Erato’s release of this 2013 PRODUCTION of Offenbach’s "Les contes d’Hoffmann" from the Gran Teatre del Liceu in Laurent Pelly’s staging is something of a landmark. It is the first commercial video release to be based on the now extensively revised Michael Kaye edition since 1993, when the Opéra de Lyon’s adaptation (“…Des contes d’Hoffmann”) was issued on VHS and laser disc (now out of print, though used copies are available). However, the Lyon version from the early 90’s was clearly not representative of the edition, because most of the rediscovered music that makes this edition so important was cut, various numbers were moved around by the stage director and his controversial dramaturg, and a great deal of license was taken with the text.
While there are still several textual problems and some disappointing omissions in the performing version devised by Pelly and his equally faulty dramaturg, most people who watch the video of this production will be hearing a lot of authentic music that Offenbach composed for this opera, which may be unfamiliar to them. That, in turn, provides a much better sense of what Offenbach and his librettist, Jules Barbier, achieved. All in all, this video documents a fine performance.
Some of unfamiliar passages are rarities or first recordings, consisting of several early versions of arias rejected by Offenbach and later replaced by the more familiar definitive versions. It is a great treat hearing them so well sung here, notably: the first version of a radiantly beautiful romance ("‘ rÍve de joie") and a comic aria ("Voyez-la sous son evantail") for Nicklausse in the Olympia act, both masterfully sung by mezzo-soprano Michèle Losier. Later in the opera, instead of performing Offenbach’s definitive “Tourne, tourne miroir” or the apocryphal “Scintille diamant”, Pelly chose to have Dapertutto sing Offenbach’s very first version of that aria ("Répands tes feux dans l’air") to attract Giulietta, deftly sung by Laurent Naouri.
Most importantly, viewers of this DVD will be able to see the Giulietta act, albeit incomplete here, in a version that somewhat follows the original scenario penned by Offenbach and Barbier. One wonders why they didn’t just perform all of it and why they omitted Giulietta’s great coloratura seduction aria (“L’amour, lui dit la belle, vos yeux était fermées”). Dramaturg Agathe Mélinand’s pompous claim to having re-written the Giulietta Act for this production is very bogus. All she did was re-phrase some of the spoken dialogue and make very nasty unwelcome cuts!
Having said that, a major reason for owning this DVD is that it includes most of Offenbach’s original final scene of the Giulietta act, which is altogether different from the rather feeble, anti-climactic traditional version of the opera. But again, Pelly’s deconstruction is problematic, inexplicably changing Barbier’s lyrics and altering the denouement (all stemming from the first time he did this production in Lausanne). Nevertheless, most of the music is there and the dramatic punch it provides is as visceral as it was when Offenbach penned it shortly before he died. It is dark, disturbing, and brilliant ,and deserves to be heard—preferably, in a less adulterated form. Uncut, the final scene is only slightly more than 6 minutes. Why couldn’t they have respected what we now know Offenbach actually wrote and do all of it?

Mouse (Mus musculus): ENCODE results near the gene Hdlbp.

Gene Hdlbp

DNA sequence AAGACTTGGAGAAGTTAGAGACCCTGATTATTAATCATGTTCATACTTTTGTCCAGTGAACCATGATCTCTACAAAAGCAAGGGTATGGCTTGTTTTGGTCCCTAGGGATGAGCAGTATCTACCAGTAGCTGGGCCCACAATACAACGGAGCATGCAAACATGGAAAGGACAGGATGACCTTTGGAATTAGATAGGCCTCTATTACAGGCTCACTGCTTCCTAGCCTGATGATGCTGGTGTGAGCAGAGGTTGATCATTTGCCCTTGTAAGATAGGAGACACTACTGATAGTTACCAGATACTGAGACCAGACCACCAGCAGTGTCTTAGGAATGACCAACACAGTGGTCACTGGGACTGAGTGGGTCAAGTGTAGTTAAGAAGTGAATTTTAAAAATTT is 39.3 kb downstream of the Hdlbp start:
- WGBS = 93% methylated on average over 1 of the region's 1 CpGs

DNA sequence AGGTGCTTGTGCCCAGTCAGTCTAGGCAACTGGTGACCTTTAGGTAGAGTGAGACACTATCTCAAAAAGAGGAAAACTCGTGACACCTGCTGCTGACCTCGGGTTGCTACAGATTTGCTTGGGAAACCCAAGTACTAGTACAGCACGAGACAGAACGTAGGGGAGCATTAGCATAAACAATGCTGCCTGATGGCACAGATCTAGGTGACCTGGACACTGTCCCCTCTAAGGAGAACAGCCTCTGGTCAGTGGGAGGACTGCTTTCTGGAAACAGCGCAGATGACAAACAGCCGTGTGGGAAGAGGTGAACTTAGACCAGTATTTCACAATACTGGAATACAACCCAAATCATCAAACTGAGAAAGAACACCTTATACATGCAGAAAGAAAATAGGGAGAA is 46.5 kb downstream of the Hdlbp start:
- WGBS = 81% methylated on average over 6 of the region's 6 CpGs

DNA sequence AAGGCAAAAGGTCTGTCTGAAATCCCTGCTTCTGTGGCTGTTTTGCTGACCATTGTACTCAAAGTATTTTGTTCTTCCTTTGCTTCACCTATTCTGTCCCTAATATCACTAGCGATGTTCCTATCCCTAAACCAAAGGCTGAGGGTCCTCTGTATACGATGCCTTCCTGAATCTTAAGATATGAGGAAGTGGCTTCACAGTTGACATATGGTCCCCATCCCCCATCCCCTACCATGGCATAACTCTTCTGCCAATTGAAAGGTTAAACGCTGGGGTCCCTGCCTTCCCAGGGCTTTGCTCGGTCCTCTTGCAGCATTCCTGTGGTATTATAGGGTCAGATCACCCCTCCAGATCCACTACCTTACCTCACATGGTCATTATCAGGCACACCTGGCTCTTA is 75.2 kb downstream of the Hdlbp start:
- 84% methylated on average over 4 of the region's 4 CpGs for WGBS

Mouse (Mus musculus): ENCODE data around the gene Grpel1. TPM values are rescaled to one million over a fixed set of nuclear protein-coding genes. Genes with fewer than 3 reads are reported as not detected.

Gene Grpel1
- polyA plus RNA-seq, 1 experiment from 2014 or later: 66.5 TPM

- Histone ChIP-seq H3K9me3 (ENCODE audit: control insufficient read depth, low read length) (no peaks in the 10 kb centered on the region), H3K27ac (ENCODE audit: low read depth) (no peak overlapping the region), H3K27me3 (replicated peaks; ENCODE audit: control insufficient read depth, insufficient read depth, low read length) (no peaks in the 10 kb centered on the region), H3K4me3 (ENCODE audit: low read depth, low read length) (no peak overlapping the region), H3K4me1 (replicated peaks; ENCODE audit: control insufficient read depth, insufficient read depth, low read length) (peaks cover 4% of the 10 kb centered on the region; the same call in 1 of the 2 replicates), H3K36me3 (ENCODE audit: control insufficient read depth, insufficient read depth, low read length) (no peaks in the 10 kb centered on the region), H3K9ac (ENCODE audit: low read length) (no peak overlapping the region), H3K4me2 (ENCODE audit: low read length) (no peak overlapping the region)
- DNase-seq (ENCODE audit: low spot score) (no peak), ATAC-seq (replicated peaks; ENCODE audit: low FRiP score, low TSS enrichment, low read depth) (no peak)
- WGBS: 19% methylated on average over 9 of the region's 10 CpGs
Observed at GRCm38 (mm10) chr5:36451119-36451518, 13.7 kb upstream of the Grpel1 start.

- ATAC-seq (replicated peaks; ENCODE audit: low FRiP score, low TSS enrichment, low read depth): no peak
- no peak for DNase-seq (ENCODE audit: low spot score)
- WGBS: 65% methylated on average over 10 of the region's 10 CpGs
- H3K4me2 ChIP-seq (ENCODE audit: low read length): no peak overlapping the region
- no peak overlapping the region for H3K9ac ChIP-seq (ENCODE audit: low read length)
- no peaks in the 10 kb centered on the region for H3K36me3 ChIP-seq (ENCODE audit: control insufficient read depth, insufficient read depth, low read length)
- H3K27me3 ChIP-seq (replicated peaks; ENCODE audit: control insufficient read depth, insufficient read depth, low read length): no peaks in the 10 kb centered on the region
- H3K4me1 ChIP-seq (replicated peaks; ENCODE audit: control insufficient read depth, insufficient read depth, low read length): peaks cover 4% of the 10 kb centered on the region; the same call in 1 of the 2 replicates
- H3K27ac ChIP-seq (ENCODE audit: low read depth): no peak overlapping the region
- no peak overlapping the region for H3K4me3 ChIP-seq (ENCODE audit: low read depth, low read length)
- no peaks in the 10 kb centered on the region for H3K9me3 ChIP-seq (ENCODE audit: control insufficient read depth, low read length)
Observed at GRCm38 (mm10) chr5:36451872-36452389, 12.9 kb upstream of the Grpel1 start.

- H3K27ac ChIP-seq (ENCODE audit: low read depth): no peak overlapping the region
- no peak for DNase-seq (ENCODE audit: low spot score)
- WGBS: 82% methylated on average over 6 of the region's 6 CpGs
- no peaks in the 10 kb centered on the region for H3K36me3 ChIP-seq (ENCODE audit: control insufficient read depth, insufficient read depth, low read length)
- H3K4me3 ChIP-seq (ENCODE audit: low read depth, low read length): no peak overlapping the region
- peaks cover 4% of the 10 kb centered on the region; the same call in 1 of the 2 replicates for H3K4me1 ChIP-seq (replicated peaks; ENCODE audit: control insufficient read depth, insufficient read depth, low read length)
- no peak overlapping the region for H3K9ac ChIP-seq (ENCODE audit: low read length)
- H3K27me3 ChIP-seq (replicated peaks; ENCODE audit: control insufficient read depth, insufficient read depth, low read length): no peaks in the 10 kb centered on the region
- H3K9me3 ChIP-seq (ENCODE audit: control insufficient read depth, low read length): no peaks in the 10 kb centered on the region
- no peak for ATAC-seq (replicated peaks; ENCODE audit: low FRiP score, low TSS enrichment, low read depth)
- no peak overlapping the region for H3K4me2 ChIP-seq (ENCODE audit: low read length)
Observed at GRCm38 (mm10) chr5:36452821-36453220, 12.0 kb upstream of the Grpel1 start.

Despite these problems, Pelly’s directing is precise and vibrant, bringing with it some extremely original good ideas deserving of praise and admiration. Opting for a rather minimalist approach, Pelly manages to accomplish, through light and shadow (how appropriate for the Giulietta act!) something akin to German expressionist cinema. The feeling is real and appropriate for a work that is just beginning to be taken seriously as a much more coherent and meaningful "Tales of Hoffmann" than the opera our parents or grandparents would have known.
Michael Spyres’ Hoffmann is just what that character needs to be: vulnerable, desperate, and sympathetic. Michèle Losier turns the dual role of La Muse and Nicklausse into a tour-de-force, so necessary now that we understand the importance of these characters as Offenbach conceived them. Kathleen Kim has all the coloratura technique to bring off Olympia (and a flying Olympia at that), but Tatiana Pavlovskaya’s voice is far too dark for Giulietta. Often erroneously cast as a mezzo-soprano, Offenbach’s original score calls for a Giulietta who is also a coloratura soprano (not surprising, considering that all four of the heroine roles were intended to be sung by the same artist, the versatile Adèle Isaac).
The star of the show is, of course, Natalie Dessay who doesn’t disappoint. Cast as Antonia rather than her usual Olympia (and much anticipated Giulietta), one can get a sense of what it would have been like had Dessay been able to sing all of the heroines. She could have done it handily ten years ago, but, alas, it is now too late. Her husband, Laurent Naouri, is magnificently devilish as the four villains and seems to relish these roles. It’s really music he was born to sing, and, in my opinion, he does so to perfection.
In and of itself, this is a brilliant performance of the opera and can be highly recommended on its own merits. So if you love this opera, do yourself a favor and buy this set; despite its flaws, it is well worth having.